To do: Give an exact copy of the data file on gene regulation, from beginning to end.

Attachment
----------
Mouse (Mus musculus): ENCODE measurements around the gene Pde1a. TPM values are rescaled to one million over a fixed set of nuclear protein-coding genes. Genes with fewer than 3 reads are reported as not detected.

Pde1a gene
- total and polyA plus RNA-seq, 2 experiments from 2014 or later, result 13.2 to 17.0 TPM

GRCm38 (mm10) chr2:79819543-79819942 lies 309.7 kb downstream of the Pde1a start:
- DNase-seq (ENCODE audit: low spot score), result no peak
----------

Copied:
Mouse (Mus musculus): ENCODE measurements around the gene Pde1a. TPM values are rescaled to one million over a fixed set of nuclear protein-coding genes. Genes with fewer than 3 reads are reported as not detected.

Pde1a gene
- total and polyA plus RNA-seq, 2 experiments from 2014 or later, result 13.2 to 17.0 TPM

GRCm38 (mm10) chr2:79819543-79819942 lies 309.7 kb downstream of the Pde1a start:
- DNase-seq (ENCODE audit: low spot score), result no peak